Lake Erie water temperatures is around 37 °F or lower at each of Cleveland Water’s four water intakes and is more than 100% saturated with oxygen. After this water is made safe to drink at our treatment plants then flows through the distribution system to your house, it can come out of the faucet looking a bit cloudy.
The glass, pot, pan or carafe of water that you filled from your tap will slowly become clear from the bottom to the top – and within a few minutes, the water looks normal.
There’s no need to be concerned. The water is fine.
What you’re witnessing is science in action. The cloudiness is simply thousands of tiny oxygen bubbles that were dissolved in the water, then came out of solution, and are now escaping back into the air.
A chemical property of water is how much dissolved oxygen the water can hold. The colder the water, the more oxygen can be dissolved in between the water molecules. Warmer water holds less dissolved oxygen.
When water is in Lake Erie, oxygen exchange between the air and the water is an ongoing invisible process that continuously occurs. Fish and other critters that live in the lake need oxygen in the water as this is the air they breathe. In the summer, when water temperatures are warmer, the lake water can be 100% saturated based on water temperature but still have less dissolved oxygen than it does in winter when water is colder but oxygen levels are at 75% saturation. And unlike most things in life, water can achieve more than 100% saturation based on its temperature. This condition is referred to as supersaturation.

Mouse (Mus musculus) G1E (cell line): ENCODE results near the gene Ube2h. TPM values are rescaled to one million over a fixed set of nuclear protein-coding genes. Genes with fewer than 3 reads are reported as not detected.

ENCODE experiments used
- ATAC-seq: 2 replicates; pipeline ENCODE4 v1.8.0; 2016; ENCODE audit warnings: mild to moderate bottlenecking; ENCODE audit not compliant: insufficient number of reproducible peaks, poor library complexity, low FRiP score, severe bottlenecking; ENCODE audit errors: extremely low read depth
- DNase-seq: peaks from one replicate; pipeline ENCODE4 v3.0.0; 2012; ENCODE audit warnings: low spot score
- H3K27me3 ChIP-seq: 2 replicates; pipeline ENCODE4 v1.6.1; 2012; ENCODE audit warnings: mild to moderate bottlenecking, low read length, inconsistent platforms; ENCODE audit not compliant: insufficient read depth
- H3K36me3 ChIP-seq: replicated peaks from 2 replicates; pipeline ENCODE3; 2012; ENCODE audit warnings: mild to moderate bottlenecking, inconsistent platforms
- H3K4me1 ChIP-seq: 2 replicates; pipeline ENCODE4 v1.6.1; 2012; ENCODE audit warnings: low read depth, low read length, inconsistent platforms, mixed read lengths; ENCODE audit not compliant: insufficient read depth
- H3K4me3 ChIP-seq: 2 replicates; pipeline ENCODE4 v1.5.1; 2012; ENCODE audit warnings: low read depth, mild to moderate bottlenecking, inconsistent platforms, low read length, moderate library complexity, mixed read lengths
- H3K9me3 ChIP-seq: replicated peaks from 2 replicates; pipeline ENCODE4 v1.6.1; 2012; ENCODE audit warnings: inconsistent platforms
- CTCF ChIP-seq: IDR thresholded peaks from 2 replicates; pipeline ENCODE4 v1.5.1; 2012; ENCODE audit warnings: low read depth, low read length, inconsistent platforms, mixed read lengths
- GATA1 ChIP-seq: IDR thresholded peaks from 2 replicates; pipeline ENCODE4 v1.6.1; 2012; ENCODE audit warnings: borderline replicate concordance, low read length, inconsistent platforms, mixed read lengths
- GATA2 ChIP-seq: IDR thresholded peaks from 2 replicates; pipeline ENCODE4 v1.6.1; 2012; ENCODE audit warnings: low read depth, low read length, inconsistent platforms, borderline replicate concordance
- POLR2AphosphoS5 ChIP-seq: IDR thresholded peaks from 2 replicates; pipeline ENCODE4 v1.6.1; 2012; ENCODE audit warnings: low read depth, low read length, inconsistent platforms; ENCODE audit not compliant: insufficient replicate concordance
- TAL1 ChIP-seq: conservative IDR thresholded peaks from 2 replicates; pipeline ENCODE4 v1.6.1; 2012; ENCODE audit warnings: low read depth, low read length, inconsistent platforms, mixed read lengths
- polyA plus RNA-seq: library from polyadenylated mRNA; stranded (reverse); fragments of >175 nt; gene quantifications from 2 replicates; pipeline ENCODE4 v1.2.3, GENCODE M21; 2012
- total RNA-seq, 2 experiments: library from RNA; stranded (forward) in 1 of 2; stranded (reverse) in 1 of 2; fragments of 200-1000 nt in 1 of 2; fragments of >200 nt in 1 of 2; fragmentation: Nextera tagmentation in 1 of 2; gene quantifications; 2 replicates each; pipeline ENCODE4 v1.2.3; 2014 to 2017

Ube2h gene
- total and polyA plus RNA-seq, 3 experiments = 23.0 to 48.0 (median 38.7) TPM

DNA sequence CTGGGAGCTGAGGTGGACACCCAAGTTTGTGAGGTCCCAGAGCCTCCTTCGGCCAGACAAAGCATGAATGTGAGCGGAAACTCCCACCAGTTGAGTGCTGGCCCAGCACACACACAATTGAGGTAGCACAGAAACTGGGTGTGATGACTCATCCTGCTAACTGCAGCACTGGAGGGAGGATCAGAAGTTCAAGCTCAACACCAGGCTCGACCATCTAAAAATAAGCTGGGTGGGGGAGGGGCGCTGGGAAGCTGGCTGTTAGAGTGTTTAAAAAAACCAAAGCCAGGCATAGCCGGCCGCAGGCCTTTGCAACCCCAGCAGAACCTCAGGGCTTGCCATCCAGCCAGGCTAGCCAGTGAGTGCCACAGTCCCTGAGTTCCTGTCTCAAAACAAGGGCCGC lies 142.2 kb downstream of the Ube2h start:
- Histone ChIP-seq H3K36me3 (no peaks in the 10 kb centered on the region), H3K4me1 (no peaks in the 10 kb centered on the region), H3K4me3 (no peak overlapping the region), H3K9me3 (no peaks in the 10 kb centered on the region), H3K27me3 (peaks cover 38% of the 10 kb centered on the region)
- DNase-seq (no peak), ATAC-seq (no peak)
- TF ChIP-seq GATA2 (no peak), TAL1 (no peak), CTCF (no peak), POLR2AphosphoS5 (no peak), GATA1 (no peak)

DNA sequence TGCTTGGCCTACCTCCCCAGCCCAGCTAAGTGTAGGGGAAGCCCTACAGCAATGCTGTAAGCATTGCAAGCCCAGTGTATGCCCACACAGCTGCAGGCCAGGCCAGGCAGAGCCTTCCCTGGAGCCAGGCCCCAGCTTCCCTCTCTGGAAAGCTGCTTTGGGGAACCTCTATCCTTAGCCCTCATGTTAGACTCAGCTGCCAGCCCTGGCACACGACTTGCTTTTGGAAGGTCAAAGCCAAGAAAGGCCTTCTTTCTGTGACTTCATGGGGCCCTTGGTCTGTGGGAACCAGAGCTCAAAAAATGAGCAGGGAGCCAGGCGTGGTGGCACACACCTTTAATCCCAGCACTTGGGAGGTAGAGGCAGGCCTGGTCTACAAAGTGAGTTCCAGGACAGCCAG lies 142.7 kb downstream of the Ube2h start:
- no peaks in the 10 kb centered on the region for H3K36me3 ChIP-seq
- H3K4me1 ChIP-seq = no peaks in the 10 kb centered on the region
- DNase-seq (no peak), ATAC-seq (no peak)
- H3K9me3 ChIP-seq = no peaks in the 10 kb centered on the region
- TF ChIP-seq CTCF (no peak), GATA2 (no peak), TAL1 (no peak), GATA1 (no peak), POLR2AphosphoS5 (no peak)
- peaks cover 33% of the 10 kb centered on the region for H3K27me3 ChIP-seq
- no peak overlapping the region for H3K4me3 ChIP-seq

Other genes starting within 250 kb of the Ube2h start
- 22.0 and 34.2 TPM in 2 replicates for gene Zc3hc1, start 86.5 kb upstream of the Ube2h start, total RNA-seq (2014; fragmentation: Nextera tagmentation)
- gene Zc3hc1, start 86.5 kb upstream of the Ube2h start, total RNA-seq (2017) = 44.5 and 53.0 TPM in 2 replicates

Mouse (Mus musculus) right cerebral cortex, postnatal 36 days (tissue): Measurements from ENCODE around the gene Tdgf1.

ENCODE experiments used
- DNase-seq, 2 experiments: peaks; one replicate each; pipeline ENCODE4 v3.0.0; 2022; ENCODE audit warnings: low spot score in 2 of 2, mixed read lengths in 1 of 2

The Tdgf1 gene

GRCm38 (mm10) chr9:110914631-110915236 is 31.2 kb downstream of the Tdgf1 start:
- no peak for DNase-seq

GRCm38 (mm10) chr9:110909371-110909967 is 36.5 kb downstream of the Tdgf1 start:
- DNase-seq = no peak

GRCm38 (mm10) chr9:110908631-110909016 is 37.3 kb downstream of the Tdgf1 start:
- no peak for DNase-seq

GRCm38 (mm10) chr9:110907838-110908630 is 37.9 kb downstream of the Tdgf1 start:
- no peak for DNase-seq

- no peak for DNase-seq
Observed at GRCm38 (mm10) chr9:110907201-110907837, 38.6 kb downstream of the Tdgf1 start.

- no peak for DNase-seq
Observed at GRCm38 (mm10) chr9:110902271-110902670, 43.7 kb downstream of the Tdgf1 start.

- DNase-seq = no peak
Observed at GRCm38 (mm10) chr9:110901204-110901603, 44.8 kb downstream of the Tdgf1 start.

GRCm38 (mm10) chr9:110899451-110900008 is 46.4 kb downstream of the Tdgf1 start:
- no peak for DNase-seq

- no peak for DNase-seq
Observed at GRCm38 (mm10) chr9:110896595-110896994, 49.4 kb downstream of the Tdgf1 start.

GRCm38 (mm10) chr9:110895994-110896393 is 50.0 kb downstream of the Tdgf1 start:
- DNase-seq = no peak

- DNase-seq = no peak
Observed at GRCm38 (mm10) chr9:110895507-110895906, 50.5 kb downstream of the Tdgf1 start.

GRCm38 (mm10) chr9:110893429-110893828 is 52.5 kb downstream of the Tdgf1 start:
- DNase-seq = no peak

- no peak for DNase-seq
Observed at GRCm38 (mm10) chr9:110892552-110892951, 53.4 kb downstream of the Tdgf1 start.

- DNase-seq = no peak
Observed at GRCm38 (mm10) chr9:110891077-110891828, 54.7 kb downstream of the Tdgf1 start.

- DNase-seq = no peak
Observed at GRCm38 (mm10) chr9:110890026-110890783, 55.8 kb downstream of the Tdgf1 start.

Oxygen levels in Lake Erie are more than 100% saturated this week. Even more oxygen is pushed into the water as pressure moves water through our large water mains on the way to your home. During this journey, the temperature pretty much stays the same. But when water sits in the cold water pipes in your home, the water temperature increases quickly. The small diameter of home plumbing means more water molecules can interact with the inside surface of the pipes. The water absorbs heat from the pipes. Plumbing pipes are close to the same ambient air temperature in your home.
As the water warms, the oxygen comes out of solution and forms tiny bubbles in the water. When the water comes out of your tap, the thousands of bubbles make the water look cloudy. Because the oxygen is lighter than water, those bubbles quickly escape to the surface of the water container and dissolve into the air.
Have a question about Cleveland Water – call our Water Quality Line at 216-664-2639 or email us at email@example.com